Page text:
Because the point of gerrymandering isn't to make individual congressmen secure, it's to give your party the maximum number of seats from the available area. An effective gerrymander makes it so that if you have 10 congressional districts, you make it so that even if the vote on the whole is split 50-50, the goal is to make it so you win 9 out of those 10 districts 51%-49% and then lose the 10th district 99%-1% or whatever. In effect you've given yourself 4 extra seats, and 90% of the representation while only really having 50% of the vote. Because of the benefit of winning lots of tight districts as opposed to a few safe ones, gerrymandering in a general sense tends to actually weaken incumbency. The reason why incumbents still get re-elected so much has more to do with lots of other things like fundraising, name recognition, party organization, etc.

As for the overall polarization of districts though, it most certainly is a problem. (just not one created by the parties, it appears to be a sociological one) The number of moderate districts has been rapidly declining over the last 40 years, and the trend appears likely to continue. They are in the decided minority now. Generally political scientists like to look at presidential election results as they involve the best samples and best information for voters, and the number of landslide districts (where either Obama or McCain won by more than 20 points) are almost an outright majority of all congressional districts nationwide according to Slate. So really, most districts DON'T have a healthy mix.

I personally have always thought of a landslide as being something less than 20 points, so heavily polarized districts are probably around the 60-70% area at this point... and they will likely continue to go up. So, I guess your fundamental point about super polarized districts electing more radical members of Congress is true, I just disagree on why. In my opinion it's more a case of 'we have met the enemy and he is us'.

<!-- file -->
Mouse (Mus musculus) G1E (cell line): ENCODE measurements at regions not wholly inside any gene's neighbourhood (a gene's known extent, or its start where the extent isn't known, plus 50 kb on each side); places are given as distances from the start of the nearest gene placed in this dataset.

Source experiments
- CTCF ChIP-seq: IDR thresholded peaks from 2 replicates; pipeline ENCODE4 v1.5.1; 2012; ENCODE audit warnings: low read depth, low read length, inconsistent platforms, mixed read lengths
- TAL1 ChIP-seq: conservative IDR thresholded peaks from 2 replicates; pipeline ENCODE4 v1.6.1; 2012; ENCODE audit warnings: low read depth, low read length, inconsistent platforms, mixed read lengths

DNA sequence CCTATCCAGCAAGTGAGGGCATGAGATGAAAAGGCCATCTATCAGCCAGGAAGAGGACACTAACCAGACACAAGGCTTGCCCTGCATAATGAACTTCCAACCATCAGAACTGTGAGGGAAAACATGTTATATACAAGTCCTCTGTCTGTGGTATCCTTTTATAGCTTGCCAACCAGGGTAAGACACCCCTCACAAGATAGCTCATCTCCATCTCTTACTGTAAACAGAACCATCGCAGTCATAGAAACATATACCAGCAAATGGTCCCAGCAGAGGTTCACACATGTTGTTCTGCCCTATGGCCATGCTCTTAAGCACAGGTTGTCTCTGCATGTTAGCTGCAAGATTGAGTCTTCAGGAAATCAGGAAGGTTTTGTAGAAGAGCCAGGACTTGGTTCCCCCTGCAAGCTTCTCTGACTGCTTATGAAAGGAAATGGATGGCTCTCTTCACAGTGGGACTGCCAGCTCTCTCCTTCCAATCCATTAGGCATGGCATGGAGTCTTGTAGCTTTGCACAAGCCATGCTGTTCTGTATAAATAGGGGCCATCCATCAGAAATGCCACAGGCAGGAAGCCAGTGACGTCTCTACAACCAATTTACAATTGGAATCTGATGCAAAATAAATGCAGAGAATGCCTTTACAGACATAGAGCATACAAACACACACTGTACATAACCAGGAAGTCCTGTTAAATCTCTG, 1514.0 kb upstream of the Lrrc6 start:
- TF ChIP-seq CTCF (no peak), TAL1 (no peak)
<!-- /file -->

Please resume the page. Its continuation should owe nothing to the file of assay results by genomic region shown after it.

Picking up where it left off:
Farang

Lifer
Jul 7, 2003
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I accept your point on gerrymandering. But I guess my main point still applies, in that these radical (94%) districts end up with longer term house members and end up controlling the legislature. So gerrymandering is still the cause of the problem but in a different way than I originally suggested, in that way yes I think we agree on the basic point and now I do agree with what you brought up as to why this problem exists.

I'd like to see the statistics you brought up in the second paragraph though, just from following local politics on the west coast it seems we do have districts that will sway one way or the other but they rarely go beyond a 60-40 split.
 

fskimospy

Elite Member
Mar 10, 2006
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I don't have access to the exact data, but I would say that the big sort blog at Slate, written by the guy that wrote a really interesting book on the subject, is a pretty good resource. (although I disagree with some of what he says)

Funny thing is that I live on the west coast too, and my town is a perfect example of polarization. My district (California's 53rd) has a partisan ID of roughly +10 to +15 Democratic depending on the year. The district right next to it, the 52nd, has a Republican party ID advantage of roughly +10 to +15. That's a big party ID gap. Moreover, according to Wiki, all of these districts voted for Bush or Kerry by margins approaching 25 points.
 

Double Trouble

Elite Member
Oct 9, 1999
9,272
103
106
Originally posted by: eskimospy
Originally posted by: Farang
Originally posted by: eskimospy
In general, gerrymandering makes incumbents less secure, not more secure... so it's not really the fault of the system that districts are polarized.

From the dictionary: Gerrymandering is "to divide (an area) into political units to give special advantages to one group"